Moose antlers, taxes and the second iphone

February 28th, 2017
by Chris

There’s an interview with Robert Frank on the “Evonomics” site which I thoroughly recommend. Actually, both the interview and the site generally, as it tends to publish articles very critical of neoliberal economics, and regular readers will be well aware of my attitude to that!

I want firstly to highlight a couple of results from research which he mentions. First is the finding that studying economics makes people more selfish and less communitarian, based on experiments using the prisoner’s dilemma. If you couple that with the critique of short-term thinking arising from the sole preoccupation being stock value (“maximisation of shareholder value” being the one and only objective in neoliberal economics), you can see that training people in neoliberal economics and then packing management with these MBAs is going to produce a system in which short term gain is everything and there is very little, if any, consideration of “the general good”.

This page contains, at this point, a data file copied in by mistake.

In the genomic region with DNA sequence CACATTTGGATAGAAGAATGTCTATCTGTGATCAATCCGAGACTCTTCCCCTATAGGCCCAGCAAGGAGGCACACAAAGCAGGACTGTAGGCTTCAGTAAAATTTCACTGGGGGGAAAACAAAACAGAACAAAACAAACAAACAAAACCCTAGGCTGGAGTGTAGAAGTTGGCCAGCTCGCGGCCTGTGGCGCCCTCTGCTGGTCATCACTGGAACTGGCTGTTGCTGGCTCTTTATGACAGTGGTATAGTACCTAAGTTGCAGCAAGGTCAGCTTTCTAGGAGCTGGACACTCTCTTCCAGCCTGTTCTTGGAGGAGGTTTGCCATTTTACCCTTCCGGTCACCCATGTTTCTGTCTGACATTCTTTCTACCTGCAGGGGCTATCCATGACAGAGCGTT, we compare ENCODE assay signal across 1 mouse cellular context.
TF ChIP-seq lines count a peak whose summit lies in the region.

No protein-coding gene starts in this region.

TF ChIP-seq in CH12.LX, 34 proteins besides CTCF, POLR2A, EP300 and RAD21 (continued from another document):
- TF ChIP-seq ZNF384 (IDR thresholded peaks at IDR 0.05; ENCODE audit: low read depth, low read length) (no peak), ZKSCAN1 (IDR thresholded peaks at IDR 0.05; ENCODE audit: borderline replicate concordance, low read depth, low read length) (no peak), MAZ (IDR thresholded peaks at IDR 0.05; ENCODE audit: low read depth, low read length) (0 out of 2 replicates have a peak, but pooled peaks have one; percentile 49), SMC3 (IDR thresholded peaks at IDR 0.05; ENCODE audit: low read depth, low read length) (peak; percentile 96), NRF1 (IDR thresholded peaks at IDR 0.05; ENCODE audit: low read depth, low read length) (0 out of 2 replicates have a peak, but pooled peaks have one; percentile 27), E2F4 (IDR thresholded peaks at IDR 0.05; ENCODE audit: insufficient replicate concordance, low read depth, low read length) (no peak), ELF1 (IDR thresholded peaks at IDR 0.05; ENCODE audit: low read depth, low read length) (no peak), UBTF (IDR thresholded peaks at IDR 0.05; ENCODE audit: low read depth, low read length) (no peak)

The article then successfully critiques competitive behaviour, and it is easy to draw a parallel between the over-sized antlers of the moose and the $2,000 suit at interview, the $72,000 wedding and the over-specified Lexus. All of those are seriously wasteful compared with something which would be entirely adequate, and all of them involve a kind of “arms race” in which just the knowledge that other people are doing something leads to very many people feeling compelled to do the same.

I don’t myself react that way, and I don’t think anyone who studies the synoptic gospels and seeks to follow (albeit imperfectly) Jesus’ commands should react that way either. If I’m buying something, I want to buy something which is adequate for the task I intend. Anything beyond that, and I am thinking “I should be content with enough; any surplus should go to helping those less fortunate than me”. I also consider that Genesis gives us a clear direction to be good stewards of creation, and therefore anything which uses up natural resources to no good purpose (such as the wedding or, probably, the car) is failing in that stewardship. Again, when  interviewing (and I do some of that from time to time) I actually tend to downgrade anyone who is too well turned out (the $2000 dollar suit) because that tells me they’re likely to be wasteful, uncharitable and more concerned with appearance than actuality.